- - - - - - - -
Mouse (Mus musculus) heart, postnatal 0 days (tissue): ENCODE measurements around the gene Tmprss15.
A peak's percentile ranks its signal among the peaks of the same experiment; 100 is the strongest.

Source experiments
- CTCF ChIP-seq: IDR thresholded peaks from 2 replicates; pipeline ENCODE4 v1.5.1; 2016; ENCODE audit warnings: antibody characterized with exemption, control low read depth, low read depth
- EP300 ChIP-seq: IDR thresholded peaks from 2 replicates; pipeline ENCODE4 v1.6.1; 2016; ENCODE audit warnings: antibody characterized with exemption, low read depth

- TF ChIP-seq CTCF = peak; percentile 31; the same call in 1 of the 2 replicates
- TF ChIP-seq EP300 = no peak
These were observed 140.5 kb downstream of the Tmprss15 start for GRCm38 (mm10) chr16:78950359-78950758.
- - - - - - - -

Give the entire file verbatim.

Mouse (Mus musculus) heart, postnatal 0 days (tissue): ENCODE measurements around the gene Tmprss15.
A peak's percentile ranks its signal among the peaks of the same experiment; 100 is the strongest.

Source experiments
- CTCF ChIP-seq: IDR thresholded peaks from 2 replicates; pipeline ENCODE4 v1.5.1; 2016; ENCODE audit warnings: antibody characterized with exemption, control low read depth, low read depth
- EP300 ChIP-seq: IDR thresholded peaks from 2 replicates; pipeline ENCODE4 v1.6.1; 2016; ENCODE audit warnings: antibody characterized with exemption, low read depth

- TF ChIP-seq CTCF = peak; percentile 31; the same call in 1 of the 2 replicates
- TF ChIP-seq EP300 = no peak
These were observed 140.5 kb downstream of the Tmprss15 start for GRCm38 (mm10) chr16:78950359-78950758.